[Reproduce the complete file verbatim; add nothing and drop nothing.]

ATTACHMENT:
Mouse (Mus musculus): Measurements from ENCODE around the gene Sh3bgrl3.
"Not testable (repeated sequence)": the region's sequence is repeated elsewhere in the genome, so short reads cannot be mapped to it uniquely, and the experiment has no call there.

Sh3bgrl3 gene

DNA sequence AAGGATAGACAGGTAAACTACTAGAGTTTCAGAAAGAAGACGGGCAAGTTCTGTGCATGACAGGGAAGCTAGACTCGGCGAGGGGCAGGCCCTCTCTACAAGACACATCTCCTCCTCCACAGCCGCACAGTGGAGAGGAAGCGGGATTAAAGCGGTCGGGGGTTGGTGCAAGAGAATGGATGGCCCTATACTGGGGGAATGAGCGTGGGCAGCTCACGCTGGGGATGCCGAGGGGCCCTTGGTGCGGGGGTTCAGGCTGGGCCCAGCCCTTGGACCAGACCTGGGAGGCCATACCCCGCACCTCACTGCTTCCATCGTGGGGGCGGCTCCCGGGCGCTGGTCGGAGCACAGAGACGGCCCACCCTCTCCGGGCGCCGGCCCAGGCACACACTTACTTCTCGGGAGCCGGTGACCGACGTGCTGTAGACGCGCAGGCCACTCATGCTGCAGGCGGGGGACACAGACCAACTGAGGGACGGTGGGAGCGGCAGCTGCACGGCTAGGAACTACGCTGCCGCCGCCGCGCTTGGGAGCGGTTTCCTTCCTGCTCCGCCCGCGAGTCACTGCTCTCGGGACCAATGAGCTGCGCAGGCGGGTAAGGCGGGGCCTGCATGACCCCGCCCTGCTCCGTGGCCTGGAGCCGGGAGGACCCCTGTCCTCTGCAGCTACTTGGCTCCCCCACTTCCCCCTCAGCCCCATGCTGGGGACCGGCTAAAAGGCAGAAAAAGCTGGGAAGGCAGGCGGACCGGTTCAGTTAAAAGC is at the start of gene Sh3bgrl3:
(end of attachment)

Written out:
Mouse (Mus musculus): Measurements from ENCODE around the gene Sh3bgrl3.
"Not testable (repeated sequence)": the region's sequence is repeated elsewhere in the genome, so short reads cannot be mapped to it uniquely, and the experiment has no call there.

Sh3bgrl3 gene

DNA sequence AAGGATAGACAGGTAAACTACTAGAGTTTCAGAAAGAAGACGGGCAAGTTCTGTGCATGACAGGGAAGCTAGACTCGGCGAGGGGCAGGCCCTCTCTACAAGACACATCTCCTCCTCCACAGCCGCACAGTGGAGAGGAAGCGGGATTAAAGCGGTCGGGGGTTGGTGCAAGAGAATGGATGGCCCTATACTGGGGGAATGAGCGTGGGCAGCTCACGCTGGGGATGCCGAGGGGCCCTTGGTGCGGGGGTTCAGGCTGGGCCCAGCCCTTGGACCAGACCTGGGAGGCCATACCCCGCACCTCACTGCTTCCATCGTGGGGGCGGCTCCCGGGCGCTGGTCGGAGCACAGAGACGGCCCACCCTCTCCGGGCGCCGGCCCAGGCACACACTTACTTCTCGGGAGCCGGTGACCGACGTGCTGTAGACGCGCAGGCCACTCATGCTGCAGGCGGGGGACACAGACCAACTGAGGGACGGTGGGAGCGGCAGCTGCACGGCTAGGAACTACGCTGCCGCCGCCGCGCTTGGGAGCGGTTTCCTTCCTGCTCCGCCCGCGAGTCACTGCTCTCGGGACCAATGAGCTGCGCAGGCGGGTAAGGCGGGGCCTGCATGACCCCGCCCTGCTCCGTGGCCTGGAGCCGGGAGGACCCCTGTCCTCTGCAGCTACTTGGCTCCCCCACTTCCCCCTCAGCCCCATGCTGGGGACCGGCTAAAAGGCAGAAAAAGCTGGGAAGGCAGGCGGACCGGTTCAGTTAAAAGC is at the start of gene Sh3bgrl3: